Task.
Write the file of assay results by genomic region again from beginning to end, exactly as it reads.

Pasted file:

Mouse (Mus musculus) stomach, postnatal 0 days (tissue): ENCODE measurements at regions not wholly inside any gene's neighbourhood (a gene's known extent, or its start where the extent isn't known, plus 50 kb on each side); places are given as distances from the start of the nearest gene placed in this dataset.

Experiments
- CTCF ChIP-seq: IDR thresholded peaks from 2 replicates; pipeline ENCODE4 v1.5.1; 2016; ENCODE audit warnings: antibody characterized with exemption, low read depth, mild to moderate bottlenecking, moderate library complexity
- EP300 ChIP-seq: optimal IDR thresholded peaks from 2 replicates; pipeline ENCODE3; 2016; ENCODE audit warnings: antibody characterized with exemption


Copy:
Mouse (Mus musculus) stomach, postnatal 0 days (tissue): ENCODE measurements at regions not wholly inside any gene's neighbourhood (a gene's known extent, or its start where the extent isn't known, plus 50 kb on each side); places are given as distances from the start of the nearest gene placed in this dataset.

Experiments
- CTCF ChIP-seq: IDR thresholded peaks from 2 replicates; pipeline ENCODE4 v1.5.1; 2016; ENCODE audit warnings: antibody characterized with exemption, low read depth, mild to moderate bottlenecking, moderate library complexity
- EP300 ChIP-seq: optimal IDR thresholded peaks from 2 replicates; pipeline ENCODE3; 2016; ENCODE audit warnings: antibody characterized with exemption